Could a server computer run as a regular PC?

USAFRet

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Mar 16, 2013
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If you have no concern about your electric bill, and if you like sitting next to a jet engine at idle, and if you're not concerned about the applications you use not using all that horsepower...sure.
 

Driazz

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It really depends what you use it for. You got gaming computers that run servers on games, like my friend has a garry's mod server on his own personal gaming computer. Or you could do unRAID (I would do research for that) for a server, it allows you to have Virtual Machines. LinusTechTips did a video on that a while back. Personally I think if the server is small and you have a computer that can handle the server, yes you can run a server on a regular computer, I just hear lots of ram is needed. But again, it all depends on what the server is for.
 

USAFRet

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My main system runs a standard i7, and multiple VM's.
My HTPC/house server runs in a standard i5-3570k, and runs Windows Server2016 just fine.

You do not need a "server" for all that.

A business class server has many other functions.
Failover PSU's, dual CPU (with the right motherboard and OS), fit in s standard 19" server rack...

The word 'server' is not some magical thing.
But if you buy an old used Dell 2900, be prepared to have it live in its own closet.
 

Driazz

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When you run multiple VM's like you are, are you gaining the max performance as you would with the unRAID server? (I'm not trying to sound mean or anything, I'm just wondering)

To be honest, I did forget about the giant router or what ever it is that my friend has for his server. And I guess he no longer uses his main computer.. Well rip me, but I'm still wondering about that question.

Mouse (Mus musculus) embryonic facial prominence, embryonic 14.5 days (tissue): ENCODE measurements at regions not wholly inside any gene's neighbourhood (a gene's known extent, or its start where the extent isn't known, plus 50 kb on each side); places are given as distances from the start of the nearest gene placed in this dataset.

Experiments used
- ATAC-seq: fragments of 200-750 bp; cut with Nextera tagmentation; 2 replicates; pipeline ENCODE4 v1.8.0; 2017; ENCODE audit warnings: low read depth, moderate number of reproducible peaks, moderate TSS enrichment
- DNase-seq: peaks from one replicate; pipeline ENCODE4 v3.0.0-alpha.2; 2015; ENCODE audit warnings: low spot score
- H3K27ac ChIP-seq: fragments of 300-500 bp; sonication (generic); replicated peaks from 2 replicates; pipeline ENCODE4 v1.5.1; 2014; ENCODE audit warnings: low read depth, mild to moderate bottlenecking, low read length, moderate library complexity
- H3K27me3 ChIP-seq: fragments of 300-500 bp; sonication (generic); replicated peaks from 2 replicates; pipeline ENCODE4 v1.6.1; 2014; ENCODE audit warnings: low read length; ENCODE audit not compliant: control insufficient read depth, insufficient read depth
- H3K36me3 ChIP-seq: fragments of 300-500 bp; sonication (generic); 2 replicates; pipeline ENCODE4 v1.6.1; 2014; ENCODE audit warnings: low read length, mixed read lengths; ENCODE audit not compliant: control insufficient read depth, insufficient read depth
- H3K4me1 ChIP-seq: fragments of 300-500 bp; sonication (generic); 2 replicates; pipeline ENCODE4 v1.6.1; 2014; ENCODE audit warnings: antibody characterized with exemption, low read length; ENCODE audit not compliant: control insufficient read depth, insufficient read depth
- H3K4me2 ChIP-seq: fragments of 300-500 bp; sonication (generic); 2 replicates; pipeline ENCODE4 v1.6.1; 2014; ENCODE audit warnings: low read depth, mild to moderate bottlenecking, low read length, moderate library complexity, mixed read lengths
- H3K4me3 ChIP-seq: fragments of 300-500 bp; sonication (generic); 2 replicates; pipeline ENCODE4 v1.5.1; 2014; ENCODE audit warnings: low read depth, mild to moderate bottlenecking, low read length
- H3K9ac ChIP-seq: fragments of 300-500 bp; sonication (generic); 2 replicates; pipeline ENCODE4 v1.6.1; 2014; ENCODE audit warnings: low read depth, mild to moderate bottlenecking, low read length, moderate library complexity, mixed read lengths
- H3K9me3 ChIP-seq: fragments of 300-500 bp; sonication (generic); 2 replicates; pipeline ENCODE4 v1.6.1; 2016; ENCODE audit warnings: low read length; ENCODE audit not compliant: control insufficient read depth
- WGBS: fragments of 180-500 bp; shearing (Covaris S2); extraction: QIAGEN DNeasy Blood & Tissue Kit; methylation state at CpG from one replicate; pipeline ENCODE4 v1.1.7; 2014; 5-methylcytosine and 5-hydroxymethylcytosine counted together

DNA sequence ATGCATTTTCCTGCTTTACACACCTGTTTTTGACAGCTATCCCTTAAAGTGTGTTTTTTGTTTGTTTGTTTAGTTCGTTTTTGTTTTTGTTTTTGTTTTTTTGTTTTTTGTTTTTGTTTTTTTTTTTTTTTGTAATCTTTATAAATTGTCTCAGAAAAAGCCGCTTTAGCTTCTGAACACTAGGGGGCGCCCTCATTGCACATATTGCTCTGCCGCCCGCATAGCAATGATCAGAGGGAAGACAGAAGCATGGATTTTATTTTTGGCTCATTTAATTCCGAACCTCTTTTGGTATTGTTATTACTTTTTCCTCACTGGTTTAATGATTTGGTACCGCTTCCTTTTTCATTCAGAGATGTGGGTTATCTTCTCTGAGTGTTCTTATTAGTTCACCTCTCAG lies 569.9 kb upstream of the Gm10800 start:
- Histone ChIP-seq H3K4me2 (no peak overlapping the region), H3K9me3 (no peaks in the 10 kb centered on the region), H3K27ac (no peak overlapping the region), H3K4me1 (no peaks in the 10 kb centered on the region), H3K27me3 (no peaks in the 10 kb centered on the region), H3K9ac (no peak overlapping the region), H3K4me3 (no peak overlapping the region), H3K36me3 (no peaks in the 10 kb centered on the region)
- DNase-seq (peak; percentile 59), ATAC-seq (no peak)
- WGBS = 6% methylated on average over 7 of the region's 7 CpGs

Multiple motherboards would be pointless though, and in fact cause a lot of issues if trying to use as a "regular" PC.

Optimize based on whatever SOFTWARE you wish to run (games, video editing?).

If you want something "cool" maybe look into the aesthetics of it such as a side window and liquid cooling with colored liquid, LED's etc.
 

USAFRet

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Depends on what you mean by "maximum performance"

For instance...Development purposes:
VM1 - Server2016 + SharePoint
VM2 - Win 10 client
VM3 - Win 8.1 client
VM4 - LinuxMint
VM5 - Ubuntu.

The 3 Windows boxes all talk to each other in their own little network. Build something in SP in VM1, and see how it works in the Win 10 and 8.1 clients.
It's not hosting 1,500 users.

The problem is that people see the word 'server', and automatically assume one of the blade things that live in a server rack.
Loud, hot, and making your electric meter spin like the prop on a quadrotor.

In reality, 'server' is a concept. Depending on need, actual parts may differ.
But you can run cause anything to be a 'server'. From a Raspberry Pi on up.
 

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